WASHINGTON (Dec. 15, 2016) -- For the first time, researchers have been able to grow, in a lab, both normal and primary cancerous prostate cells from a patient, and then implant a million of the cancer cells into a mouse to track how the tumor progresses. The achievement, say researchers at Georgetown University Medical Center who led the research, represents a critical advance in the effort to understand the origin and drivers of this puzzling cancer -- the most common in men. The study was published online today in Oncotarget. "This is a new and much-needed platform for prostate cancer research. By matching normal and cancer cells from a patient, we can now study the differences -- what molecules are key to tumor development and growth, and, ultimately, match treatments that might disable this cancer," says the study's senior investigator, associate professor of pathology, Xuefeng Liu, MD, a member of the Center for Cell Reprogramming (CCR) at Georgetown University Medical Center. The breakthrough was possible because the research team used conditional reprogramming (CR), a laboratory technique, developed and described by Liu, Richard Schlegel, MD, PhD, director of the CCR, and their colleagues at Georgetown in 2011, that makes it possible to continuously grow cells in a laboratory indefinitely. The method uses special "feeder" cells and a chemical inhibitor. "This is the only system that can grow healthy and cancer cells as if they were just extracted from a patient, and expand them -- a million new cells can be grown in a week -- as long as needed," he says. The CR method is being developed for a number of uses, such as living biobanks, personalized and regenerative medicine, and this study, using donated tissue from a 57 year-old man who underwent a radical prostatectomy, demonstrates the first steps needed towards those goals in prostate cancer. Previous studies have proven the utility of CR in a variety of tissue types, including breast, lung, and colon cancer. Liu says many labs around the world are now using this technique, which is called "conditional reprogramming." "Prostate cancer is highly heterogenetic -- it is different person to person, can be slow growing or rapidly aggressive, or both over time. We really don't understand the basic biology of prostate cancer and that makes it very difficult to find targeted therapies," Liu says. "The use of matched patient-derived cells provides a unique model for studies of early prostate cancer." In this proof-of-principle study, the researchers showed, using DNA sequencing and karyotyping technologies, that the patient's unique cell characteristics were maintained in both normal and tumor CR laboratory cells. This means nothing genetically changed due to the CR laboratory technique, the researchers say. Investigators also demonstrated the malignant properties of tumor cells compared to the matched normal cells. These are all hallmarks of tumor development, Liu says. "Now we can compare what is different between the patient's normal and cancerous cells, and what changes when the cancer cells are allowed to morph into an advancing tumor," he says. "We will then use this technique to explore prostate tissues from other cancer patients. Comparisons between what happens within an individual patient's tissue, and then between patients, will give us priceless information about how we can best diagnose this baffling disease and treat it appropriately." Study co-authors include Olga A. Timofeeva, PhD, Nancy Palechor-Ceron, DMD, Hang Yuan, PhD, Ewa Krawczyk, PhD, Geeta Upadhyay, PhD, Aleksandra Dakic, PhD, Songtao Yu, MD, Shuang Fang, MD, Sujata Choudhury, PhD, Xueping Zhang, PhD, Yun-Ling Zheng, MD, PhD, Chris Albanese, PhD, Richard Schlegel, MD, PhD, Xiaogang Zhong, PhD, Andrew Ju, MD, and Anatoly Dritschilo, MD, from Georgetown University Medical Center; Guanglei Li, Geng Liu, and Yong Hou from Beijing Genome Research Institute, Shenzhen, Guangdong, China; Myeong-Seon Lee from Cheongju University, the Republic of Korea; Han C Dan, from the University of Maryland; and Youngmi Ji and Johng Rhim, MD, from the Uniformed Services University of the Health Sciences, Bethesda, Maryland. Georgetown University has pending patent applications in US and internationally for conditional cell reprogramming and has been awarded a US patent by the United States Patent Office (9,279,106). This technology has been licensed exclusively to a company for further development and commercialization. Georgetown University and the inventors (Liu and Schlegel) receive payments and potential royalties from Propagenix. Schlegel is also a co-founder in the company that has a license to this technology. This work was partially supported by grants from the National Institutes of Health (R33CA177466, R21CA180524, P30 CA051008, TL1-TR001431), the Department of Defense (PC140268 and W81XWH-13-1-0327), and with internal grant support from Center for Cell Reprogramming at GUMC. Georgetown Lombardi Comprehensive Cancer Center is designated by the National Cancer Institute as a comprehensive cancer center -- the only cancer center of its kind in the Washington, DC area. A part of Georgetown University Medical Center and MedStar Georgetown University Hospital, Georgetown Lombardi seeks to improve the diagnosis, treatment, and prevention of cancer through innovative basic and clinical research, patient care, community education and outreach, and the training of cancer specialists of the future. Connect with Georgetown Lombardi on Facebook (Facebook.com/GeorgetownLombardi) and Twitter (@LombardiCancer). Georgetown University Medical Center (GUMC) is an internationally recognized academic medical center with a three-part mission of research, teaching and patient care (through MedStar Health). GUMC's mission is carried out with a strong emphasis on public service and a dedication to the Catholic, Jesuit principle of cura personalis -- or "care of the whole person." The Medical Center includes the School of Medicine and the School of Nursing & Health Studies, both nationally ranked; Georgetown Lombardi Comprehensive Cancer Center, designated as a comprehensive cancer center by the National Cancer Institute; and the Biomedical Graduate Research Organization, which accounts for the majority of externally funded research at GUMC including a Clinical and Translational Science Award from the National Institutes of Health. Connect with GUMC on Facebook (Facebook.com/GUMCUpdate), Twitter (@gumedcenter) and Instagram (@gumedcenter).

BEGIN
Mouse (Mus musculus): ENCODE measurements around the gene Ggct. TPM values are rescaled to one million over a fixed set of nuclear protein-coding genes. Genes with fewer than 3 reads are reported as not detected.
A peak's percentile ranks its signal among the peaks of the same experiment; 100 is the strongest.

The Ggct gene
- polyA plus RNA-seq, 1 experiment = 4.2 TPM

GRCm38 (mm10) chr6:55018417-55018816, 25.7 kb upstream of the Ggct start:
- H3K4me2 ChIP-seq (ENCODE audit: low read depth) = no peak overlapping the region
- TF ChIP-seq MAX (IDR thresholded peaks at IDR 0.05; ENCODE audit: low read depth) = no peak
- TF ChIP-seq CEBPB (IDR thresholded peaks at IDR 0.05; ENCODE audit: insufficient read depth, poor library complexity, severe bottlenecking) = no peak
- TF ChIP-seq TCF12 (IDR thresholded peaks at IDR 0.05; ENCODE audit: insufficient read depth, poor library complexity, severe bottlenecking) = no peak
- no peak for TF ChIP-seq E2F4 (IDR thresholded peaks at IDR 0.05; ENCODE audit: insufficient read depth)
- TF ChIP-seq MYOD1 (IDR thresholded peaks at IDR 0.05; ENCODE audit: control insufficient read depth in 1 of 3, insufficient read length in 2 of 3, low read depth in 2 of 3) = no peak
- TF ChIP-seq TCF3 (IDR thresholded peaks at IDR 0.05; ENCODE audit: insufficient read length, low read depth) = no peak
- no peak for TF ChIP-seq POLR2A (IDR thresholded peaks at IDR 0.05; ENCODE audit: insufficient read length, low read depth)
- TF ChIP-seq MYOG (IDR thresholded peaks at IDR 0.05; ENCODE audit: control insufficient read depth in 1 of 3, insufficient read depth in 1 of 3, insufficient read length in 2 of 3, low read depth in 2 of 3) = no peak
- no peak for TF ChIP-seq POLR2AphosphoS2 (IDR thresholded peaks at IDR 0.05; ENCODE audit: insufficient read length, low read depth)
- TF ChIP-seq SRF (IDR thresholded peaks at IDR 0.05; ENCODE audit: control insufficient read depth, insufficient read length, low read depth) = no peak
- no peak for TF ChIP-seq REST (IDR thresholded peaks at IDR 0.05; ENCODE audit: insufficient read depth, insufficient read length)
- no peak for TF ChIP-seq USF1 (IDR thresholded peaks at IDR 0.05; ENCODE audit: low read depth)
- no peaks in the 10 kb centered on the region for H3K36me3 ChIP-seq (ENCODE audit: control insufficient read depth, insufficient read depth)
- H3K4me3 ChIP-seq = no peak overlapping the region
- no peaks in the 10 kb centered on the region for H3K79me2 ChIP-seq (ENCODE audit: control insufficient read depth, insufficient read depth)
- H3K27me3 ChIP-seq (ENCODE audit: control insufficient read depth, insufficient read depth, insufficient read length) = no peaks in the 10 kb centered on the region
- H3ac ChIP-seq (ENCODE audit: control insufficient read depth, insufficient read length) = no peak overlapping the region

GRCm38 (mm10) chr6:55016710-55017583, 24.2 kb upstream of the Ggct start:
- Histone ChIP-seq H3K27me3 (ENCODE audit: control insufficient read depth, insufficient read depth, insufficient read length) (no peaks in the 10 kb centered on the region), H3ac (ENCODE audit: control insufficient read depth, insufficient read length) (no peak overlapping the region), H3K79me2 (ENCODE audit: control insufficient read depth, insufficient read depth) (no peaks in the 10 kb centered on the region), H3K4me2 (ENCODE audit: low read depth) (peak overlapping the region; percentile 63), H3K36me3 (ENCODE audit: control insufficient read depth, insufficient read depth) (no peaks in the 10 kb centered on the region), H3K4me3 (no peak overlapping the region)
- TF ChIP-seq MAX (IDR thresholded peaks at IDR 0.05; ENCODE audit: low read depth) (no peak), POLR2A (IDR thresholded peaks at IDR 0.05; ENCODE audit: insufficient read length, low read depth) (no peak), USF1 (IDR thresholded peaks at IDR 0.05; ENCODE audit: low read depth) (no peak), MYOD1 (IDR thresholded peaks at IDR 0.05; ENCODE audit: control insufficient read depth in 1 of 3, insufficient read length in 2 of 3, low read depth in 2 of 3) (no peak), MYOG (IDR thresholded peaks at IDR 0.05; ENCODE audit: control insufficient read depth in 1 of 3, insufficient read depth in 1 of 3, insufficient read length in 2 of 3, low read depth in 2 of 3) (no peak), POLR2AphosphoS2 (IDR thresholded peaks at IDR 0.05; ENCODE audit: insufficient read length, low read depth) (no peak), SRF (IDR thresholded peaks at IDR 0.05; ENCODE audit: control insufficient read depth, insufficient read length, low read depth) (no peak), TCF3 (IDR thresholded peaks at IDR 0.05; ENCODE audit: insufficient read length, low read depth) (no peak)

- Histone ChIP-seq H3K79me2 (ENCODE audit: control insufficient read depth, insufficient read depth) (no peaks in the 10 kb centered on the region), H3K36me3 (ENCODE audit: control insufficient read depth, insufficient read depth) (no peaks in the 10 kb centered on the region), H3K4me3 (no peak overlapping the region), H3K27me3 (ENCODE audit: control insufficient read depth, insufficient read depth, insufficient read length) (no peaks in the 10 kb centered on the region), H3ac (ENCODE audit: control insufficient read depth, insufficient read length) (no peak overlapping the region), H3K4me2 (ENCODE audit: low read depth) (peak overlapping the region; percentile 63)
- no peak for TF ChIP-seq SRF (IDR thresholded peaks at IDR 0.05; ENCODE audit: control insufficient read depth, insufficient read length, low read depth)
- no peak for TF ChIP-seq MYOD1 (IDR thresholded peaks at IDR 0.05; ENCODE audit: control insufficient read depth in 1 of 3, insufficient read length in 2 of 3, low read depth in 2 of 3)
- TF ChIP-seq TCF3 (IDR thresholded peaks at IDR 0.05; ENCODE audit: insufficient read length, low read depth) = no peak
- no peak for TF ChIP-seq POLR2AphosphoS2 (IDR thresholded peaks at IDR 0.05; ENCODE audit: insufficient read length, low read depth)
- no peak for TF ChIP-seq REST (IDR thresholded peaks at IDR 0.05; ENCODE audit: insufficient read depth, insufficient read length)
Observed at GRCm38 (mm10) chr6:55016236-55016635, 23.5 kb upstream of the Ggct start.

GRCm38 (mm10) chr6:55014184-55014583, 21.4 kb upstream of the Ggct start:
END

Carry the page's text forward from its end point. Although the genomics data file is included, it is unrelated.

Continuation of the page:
News Article | February 15, 2017